Singing bowhead whales baffle scientists

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Singing bowhead whales baffle scientists

September 15, 2013 - 19:08
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Some 66 different tunes recorded despite low population

Bowhead tail fluke

While the population of bowhead whales off Greenland is estimated to be in the mere tens, they make up for the low numbers in songs. University of Washington oceanographer Kate Stafford, together with a team of US and European scientists, has recorded whales singing some 66 different tunes. "To have over 60 songs was remarkable,” especially from what we considered to be a remnant population, " said Stafford.

For her research in the Fram Strait, Stafford and her team secured two microphones underwater, recording nine-minute long segments every 30 minutes for a year.
"We thought we were going to be looking for a needle in a haystack," Stafford said. "Or listening for a needle in a haystack. You leave these instruments out for a year and you don't know whether or not they've worked until you get them back."

Final analysis revealed thousands of hours of bowhead whale songs, each lasting 45 to 60 seconds each. The majority was logged between November and March, indicating the area has probably become both a wintering and mating ground.” There was a clear progression through the season of completely different songs," said Stafford, adding that the reason for this remains unknown.

One theory is that the bowheads' songs are used not just to attract mate but also for enjoyment. Stafford wonders if the songs might work a bit like communal pop music charts. "You know the songs that were playing when you were in high school? Even when you hear them a few years later, you know exactly the year they came out," she said. "Maybe it works like that, maybe there's a song of the year. And you have all these cohorts of these very long-living animals maintaining that song."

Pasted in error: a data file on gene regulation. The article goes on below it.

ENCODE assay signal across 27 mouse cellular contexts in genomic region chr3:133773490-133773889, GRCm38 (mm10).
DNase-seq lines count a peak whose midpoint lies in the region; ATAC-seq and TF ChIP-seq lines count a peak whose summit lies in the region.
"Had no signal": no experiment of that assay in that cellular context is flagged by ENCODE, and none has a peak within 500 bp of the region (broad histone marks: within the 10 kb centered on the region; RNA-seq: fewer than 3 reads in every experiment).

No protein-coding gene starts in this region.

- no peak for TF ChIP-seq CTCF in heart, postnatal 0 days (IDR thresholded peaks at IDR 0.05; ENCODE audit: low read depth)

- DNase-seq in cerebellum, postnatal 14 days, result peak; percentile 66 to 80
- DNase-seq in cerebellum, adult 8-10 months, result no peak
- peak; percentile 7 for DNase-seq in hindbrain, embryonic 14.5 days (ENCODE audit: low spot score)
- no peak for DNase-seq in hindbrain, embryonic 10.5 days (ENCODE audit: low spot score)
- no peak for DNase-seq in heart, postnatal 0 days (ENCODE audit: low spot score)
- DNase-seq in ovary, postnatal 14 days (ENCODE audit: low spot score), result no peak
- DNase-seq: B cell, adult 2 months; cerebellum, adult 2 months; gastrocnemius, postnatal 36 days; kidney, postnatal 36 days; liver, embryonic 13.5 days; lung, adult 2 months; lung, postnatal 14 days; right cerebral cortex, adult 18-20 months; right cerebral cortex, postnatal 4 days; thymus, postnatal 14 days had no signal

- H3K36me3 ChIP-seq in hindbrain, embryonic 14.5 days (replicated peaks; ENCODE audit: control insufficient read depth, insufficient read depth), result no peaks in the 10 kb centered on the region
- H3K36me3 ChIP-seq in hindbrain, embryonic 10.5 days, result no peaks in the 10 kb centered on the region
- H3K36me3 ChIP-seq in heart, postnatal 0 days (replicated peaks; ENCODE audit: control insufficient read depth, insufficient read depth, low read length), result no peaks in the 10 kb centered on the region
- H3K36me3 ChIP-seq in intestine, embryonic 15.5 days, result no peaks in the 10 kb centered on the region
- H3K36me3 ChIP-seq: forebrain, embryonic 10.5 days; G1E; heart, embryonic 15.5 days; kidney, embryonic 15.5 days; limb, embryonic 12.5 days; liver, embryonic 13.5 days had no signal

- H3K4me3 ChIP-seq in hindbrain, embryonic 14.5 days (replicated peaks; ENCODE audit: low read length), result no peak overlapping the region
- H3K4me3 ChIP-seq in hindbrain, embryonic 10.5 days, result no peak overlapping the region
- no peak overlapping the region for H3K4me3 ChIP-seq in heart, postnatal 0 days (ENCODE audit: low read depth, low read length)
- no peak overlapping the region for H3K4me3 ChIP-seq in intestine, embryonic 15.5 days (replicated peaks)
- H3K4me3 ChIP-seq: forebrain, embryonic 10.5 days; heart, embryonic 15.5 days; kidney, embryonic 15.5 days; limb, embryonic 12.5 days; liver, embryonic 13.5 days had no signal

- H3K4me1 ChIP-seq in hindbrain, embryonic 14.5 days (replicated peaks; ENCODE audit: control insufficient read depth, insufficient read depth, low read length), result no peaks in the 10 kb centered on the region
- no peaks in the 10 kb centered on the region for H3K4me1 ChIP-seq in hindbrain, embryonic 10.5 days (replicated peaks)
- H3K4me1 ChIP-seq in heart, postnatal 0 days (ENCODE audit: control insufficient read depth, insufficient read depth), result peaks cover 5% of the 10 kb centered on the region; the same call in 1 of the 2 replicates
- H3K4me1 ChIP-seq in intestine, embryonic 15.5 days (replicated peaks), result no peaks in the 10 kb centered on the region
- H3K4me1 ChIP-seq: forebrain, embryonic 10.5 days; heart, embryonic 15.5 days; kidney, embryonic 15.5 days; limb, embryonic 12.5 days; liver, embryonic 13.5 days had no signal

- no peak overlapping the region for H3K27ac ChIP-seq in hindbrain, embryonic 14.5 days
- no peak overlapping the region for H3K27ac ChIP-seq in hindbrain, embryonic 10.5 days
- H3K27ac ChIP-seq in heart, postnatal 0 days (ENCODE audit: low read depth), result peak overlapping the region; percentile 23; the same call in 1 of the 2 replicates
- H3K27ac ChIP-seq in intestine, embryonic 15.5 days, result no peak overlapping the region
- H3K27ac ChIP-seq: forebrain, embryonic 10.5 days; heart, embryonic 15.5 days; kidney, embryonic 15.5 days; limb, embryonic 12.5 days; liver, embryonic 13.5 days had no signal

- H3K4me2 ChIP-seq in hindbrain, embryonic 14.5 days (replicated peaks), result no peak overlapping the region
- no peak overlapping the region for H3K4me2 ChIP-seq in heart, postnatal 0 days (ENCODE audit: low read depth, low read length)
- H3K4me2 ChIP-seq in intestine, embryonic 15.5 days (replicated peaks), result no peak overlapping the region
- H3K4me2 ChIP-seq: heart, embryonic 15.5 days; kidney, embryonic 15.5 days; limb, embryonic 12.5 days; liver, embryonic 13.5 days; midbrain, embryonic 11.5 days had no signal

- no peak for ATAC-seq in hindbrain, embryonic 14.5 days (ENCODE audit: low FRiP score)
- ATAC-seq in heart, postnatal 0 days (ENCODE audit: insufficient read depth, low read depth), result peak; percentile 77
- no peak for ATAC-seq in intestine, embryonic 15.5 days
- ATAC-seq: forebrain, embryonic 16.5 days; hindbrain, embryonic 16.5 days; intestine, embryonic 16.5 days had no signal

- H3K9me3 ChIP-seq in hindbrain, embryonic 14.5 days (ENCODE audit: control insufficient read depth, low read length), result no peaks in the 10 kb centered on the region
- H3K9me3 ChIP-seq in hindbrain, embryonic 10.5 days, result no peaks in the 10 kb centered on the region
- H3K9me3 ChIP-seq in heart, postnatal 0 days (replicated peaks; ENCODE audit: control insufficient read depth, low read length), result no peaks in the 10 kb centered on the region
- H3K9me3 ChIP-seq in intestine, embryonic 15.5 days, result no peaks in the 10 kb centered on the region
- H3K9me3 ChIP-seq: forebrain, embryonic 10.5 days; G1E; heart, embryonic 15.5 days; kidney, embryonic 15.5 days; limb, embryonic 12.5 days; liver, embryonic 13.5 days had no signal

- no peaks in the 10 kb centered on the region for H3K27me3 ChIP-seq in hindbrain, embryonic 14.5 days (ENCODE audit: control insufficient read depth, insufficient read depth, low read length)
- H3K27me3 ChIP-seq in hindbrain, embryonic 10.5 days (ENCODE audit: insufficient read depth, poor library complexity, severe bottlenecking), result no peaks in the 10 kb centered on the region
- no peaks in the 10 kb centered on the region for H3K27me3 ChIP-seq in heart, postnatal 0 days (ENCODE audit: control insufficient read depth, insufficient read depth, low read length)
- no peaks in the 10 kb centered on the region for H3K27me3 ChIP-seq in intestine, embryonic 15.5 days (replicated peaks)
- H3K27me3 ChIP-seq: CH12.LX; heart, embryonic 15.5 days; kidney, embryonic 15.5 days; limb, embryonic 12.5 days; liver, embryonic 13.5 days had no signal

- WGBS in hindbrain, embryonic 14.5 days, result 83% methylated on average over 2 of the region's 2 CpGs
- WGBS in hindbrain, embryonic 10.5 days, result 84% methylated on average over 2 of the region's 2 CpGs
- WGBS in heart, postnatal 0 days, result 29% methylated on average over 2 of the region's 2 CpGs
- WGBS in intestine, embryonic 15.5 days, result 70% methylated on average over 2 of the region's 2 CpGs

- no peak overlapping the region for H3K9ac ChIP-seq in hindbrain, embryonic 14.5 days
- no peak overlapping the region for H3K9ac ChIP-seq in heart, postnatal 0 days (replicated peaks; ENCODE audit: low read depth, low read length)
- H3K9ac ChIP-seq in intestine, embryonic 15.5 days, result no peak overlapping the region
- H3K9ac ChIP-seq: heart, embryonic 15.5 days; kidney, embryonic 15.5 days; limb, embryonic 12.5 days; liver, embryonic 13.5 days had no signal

Bowheads, named for their distinctive long skulls, were nearly hunted to extinction near Greenland 200 years ago by Dutch traders. Today, only four populations of bowhead whales remain in the Arctic Circle, from the Bering Strait to the Fram Strait east of Greenland. One feature unique to bowheads is their ability to produce high and low frequency tones simultaneously, giving the effect of singing with two voices.

Whale songs usually commence with a few notes or phrases, enter a more complicated stretch and then close with a low, loud bellow. The sounds fall right within human hearing range.

Stafford plans to make additional bowhead recordings in the Beaufort Sea north of Alaska and in the Davis Strait west of Greenland in future. Given the funding, she would also like to return to the Fram Strait to discover if it is one bowhead or many that is responsible for a number of songs in a given timeframe. "I'm not a whale hugger," she said, "but I'm just so impressed with these animals," she added.